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March 31, 2009 -- Herald-Tribune (FL)

Editorial: Formula For Failure

Overhaul Laws And Rules That Drive Up Justice System's Costs

Return to Drug War News: Don't Miss Archive

Florida's recession-driven budget crisis provides little time for legislators to think about transforming criminal-sentencing laws and prison policies.

But the state's dire straits provide a lot of incentives for overhauling statutes and rules that drive up the costs of the justice system -- and, in many cases, don't promote public safety.

As Todd Ruger reported in Monday's Herald-Tribune, proposed reductions in the current fiscal year's budget may require state prosecutors and public defenders to place their staffs on temporary, unpaid leaves. Furloughs would be preferable to staff layoffs, but add them to cuts in the budgets for courts, probation officers and prisons, and Florida has a formula for failure.

More cases will be delayed, more victims will be denied justice, more innocent people will fill local jails and more convicted inmates will be released from state prisons -- before their sentences expire -- without adequate supervision.

Something Has To Give

Unless the Legislature and Gov. Charlie Crist are willing to solve this budget equation by raising revenues through taxes, something has got to give. Under the status quo, Florida simply can't afford to maintain its mandatory-minimum sentencing laws, its death penalty statutes and its mandate that state prisoners serve 85 percent of their sentences -- at least not without violating constitutional rights, endangering corrections personnel, ending rehabilitation programs and releasing inmates who are likely to return to both crime and prison. All of these results will have high costs to society and the system that is already in crisis.

The law that requires inmates to serve at least 85 percent of their sentences was warranted when it passed in 1995. Floridians had lost confidence in the system because inmates in state prisons were serving less than 60 percent of their sentences in the early 1990s; a decade later, convicted criminals were serving 86 percent.

Legislators funded a prison-building boom but, combined with rising operational costs, it was unsustainable -- especially when the economy went bust. Walt McNeil, secretary of the Department of Corrections, recently told the Legislature that proposed budget reductions in the coming months would force him to quickly release 12,000 prisoners before their sentences expired. (That's about four times the number of inmates the state releases in a typical month.)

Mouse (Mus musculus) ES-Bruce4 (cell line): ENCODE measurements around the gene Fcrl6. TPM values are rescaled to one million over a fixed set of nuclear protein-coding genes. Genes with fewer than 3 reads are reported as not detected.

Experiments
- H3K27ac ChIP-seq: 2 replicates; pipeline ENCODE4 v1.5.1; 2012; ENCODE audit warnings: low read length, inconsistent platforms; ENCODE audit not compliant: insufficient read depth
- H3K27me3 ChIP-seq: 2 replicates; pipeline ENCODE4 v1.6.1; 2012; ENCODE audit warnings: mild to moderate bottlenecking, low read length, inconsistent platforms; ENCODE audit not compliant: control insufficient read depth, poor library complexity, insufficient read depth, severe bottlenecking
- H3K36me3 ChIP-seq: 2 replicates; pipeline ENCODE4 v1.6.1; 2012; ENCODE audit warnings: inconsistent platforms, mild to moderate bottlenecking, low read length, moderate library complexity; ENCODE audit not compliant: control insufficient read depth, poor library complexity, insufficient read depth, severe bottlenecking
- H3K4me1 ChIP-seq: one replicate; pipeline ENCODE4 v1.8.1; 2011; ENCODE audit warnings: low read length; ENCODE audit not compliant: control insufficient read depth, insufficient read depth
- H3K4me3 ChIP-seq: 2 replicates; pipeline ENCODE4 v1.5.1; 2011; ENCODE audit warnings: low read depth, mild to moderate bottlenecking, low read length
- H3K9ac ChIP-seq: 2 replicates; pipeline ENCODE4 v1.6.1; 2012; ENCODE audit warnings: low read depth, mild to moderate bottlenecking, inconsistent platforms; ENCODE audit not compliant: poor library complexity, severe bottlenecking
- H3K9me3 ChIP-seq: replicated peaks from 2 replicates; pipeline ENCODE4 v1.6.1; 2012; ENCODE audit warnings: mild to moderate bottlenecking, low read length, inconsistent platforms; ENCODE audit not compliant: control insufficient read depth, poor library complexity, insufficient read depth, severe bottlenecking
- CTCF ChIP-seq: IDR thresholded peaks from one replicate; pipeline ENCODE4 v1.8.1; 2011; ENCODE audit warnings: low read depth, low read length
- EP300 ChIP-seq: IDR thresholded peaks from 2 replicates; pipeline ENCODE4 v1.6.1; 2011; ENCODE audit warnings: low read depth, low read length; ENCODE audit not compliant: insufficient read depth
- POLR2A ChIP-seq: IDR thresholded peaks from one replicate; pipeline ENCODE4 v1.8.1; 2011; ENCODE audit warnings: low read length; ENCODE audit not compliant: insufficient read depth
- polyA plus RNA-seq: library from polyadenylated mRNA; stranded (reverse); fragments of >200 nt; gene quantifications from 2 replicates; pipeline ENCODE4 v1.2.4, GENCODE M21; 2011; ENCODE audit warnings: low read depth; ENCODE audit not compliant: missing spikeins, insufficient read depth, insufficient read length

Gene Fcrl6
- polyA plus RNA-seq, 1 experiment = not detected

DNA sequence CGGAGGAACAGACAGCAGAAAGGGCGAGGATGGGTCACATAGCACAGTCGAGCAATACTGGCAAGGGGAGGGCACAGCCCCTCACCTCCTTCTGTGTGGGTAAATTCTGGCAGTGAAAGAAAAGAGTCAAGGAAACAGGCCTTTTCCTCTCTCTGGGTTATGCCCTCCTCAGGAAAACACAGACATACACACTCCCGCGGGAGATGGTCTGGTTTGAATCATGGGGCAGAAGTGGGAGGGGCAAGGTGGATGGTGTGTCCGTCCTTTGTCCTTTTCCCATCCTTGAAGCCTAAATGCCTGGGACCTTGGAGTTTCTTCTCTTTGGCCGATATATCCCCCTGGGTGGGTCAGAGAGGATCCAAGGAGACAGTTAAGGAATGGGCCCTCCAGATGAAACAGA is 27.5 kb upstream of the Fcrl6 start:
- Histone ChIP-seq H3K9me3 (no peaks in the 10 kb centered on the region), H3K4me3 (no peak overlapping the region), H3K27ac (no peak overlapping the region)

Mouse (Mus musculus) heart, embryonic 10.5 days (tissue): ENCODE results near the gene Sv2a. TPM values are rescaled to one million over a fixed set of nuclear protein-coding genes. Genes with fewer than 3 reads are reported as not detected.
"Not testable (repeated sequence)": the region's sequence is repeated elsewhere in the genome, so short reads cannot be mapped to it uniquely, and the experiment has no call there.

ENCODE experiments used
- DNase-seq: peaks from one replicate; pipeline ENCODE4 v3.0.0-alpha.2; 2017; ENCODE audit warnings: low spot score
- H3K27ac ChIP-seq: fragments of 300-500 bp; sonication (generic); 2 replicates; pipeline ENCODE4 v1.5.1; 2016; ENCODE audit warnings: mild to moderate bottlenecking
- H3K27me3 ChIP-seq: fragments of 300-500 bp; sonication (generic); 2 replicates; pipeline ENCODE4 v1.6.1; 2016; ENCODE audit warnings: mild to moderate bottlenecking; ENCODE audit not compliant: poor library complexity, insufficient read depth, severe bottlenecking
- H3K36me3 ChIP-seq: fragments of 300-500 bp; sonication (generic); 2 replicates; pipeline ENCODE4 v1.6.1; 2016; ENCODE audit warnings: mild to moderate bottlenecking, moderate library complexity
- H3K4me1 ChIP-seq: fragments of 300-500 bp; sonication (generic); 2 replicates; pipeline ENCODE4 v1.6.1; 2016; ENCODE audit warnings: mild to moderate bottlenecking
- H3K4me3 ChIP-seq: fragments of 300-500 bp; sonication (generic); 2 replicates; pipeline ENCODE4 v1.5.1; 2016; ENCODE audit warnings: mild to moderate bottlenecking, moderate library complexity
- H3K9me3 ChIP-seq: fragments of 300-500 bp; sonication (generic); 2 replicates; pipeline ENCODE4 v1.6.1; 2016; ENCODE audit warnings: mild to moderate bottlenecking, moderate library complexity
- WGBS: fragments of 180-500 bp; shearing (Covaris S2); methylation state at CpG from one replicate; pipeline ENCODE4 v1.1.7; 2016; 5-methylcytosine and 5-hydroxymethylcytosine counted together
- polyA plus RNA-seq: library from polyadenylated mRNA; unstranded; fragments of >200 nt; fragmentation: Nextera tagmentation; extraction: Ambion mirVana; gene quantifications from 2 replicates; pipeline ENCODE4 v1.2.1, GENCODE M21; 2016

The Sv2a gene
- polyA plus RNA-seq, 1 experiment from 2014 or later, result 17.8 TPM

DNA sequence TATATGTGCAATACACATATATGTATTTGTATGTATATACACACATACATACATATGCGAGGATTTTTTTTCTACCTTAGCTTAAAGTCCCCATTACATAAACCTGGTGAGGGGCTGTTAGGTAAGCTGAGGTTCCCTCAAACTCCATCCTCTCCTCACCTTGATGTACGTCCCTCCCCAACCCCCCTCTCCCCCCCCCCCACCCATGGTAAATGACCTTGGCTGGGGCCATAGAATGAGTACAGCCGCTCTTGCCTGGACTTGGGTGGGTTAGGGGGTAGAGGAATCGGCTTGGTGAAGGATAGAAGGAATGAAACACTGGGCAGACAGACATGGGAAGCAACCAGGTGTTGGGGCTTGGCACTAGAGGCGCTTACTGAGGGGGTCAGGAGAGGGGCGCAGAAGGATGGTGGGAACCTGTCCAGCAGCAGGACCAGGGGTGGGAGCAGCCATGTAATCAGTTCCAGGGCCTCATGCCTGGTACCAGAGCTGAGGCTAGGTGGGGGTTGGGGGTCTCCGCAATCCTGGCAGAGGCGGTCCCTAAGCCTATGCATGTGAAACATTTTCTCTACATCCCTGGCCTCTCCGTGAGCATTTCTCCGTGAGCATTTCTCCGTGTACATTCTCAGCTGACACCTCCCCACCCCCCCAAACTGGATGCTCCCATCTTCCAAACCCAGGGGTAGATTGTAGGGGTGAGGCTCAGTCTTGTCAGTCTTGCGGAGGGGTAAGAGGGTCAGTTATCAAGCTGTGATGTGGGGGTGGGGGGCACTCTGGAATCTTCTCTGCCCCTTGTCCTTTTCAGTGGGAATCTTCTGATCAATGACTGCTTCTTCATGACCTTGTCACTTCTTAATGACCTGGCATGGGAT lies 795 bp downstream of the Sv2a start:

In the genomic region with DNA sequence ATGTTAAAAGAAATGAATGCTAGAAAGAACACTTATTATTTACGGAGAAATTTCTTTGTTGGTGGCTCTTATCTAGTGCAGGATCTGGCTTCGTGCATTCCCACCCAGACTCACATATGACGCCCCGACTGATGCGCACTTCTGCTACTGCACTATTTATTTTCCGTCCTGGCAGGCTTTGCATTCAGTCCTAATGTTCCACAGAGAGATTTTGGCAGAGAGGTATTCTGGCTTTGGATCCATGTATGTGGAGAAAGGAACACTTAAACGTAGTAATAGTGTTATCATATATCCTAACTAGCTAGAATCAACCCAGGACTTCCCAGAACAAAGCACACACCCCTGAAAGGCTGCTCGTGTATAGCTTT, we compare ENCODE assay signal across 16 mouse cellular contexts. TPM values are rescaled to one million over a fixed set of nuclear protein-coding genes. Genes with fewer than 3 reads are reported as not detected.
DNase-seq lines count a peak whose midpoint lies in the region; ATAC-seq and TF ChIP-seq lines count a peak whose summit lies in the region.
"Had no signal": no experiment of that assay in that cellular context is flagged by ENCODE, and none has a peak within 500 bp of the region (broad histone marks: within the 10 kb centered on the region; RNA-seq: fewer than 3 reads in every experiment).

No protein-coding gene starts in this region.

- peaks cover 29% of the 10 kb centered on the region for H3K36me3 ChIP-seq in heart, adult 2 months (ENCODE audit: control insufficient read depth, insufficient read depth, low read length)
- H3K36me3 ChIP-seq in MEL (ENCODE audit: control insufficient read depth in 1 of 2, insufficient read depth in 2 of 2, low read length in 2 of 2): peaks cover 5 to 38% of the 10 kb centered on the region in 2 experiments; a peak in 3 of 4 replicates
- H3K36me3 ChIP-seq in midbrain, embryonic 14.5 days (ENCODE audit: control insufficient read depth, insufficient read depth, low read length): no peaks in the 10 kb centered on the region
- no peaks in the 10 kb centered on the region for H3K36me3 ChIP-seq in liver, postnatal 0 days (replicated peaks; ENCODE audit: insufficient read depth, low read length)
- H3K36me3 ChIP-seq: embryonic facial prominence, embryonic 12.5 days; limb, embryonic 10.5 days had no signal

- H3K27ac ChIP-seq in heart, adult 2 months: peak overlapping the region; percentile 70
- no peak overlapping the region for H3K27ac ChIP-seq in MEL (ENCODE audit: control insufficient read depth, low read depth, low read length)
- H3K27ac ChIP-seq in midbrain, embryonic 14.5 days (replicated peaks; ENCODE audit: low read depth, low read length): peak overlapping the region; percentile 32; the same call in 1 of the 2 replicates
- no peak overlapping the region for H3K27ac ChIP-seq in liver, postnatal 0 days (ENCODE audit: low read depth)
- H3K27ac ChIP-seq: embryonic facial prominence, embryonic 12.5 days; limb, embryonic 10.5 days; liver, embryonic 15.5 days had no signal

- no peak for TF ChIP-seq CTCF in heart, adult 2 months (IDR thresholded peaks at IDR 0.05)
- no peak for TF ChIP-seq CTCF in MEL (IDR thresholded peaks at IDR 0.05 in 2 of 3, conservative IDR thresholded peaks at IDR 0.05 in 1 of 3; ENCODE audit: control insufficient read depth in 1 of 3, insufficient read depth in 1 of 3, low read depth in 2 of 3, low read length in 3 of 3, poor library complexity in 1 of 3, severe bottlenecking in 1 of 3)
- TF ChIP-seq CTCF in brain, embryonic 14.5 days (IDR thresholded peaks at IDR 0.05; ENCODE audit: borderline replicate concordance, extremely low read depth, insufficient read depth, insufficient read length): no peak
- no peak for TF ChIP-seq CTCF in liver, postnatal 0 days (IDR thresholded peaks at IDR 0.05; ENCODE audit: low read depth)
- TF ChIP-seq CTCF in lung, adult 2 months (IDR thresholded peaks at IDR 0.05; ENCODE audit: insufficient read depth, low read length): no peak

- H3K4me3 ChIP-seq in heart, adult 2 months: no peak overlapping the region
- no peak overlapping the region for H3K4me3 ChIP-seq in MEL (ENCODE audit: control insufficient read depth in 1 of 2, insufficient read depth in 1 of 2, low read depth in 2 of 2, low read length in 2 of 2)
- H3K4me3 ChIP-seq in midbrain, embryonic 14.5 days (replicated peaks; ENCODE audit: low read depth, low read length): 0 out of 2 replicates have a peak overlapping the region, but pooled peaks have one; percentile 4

Reinstate Supervised Parole

Since Florida unwisely eliminated supervised parole for most inmates in 1994 and funds for probation officers have been slashed, the DOC would make such a substantial release of prisoners without the benefits of adequate oversight. Nearly one-third of all former inmates are incarcerated within three years of their release; imagine the recidivism rates if wholesale discharges are necessary. The reinstatement of parole would cost money but, if done properly, would enable prison officials to release from overcrowded facilities the inmates least likely to pose risks; a parole system would also provide the monitoring that is lacking in the current system.

The pressures on the state prison system will increase even more unless the Legislature funds existing and expanded locally operated mental health courts, drug courts and pretrial diversion programs that can help keep thousands of Floridians out of the state's crowded prisons. These programs have the added benefits of helping people put their own lives back together.

Unfortunately, a bill to fund such programs, filed by Republican Sen. Mike Fasano of New Port Richey, didn't even gain a sponsor in the House of Representatives.

At Least Be Honest

If the Legislature and governor -- and the public -- aren't willing to spend money on programs that save money and reduce public-safety risks, then they should be honest with Floridians.

The state can't afford the expensive pursuit of capital punishment, mandatory-sentencing laws that emphasize incarceration and other policies that have grown Florida's prison population to more than 100,000 and crowded county jails beyond capacity -- all the while violent crime rates remain high.

A truthful confession like that would be one of the few positive results of this painful recession.

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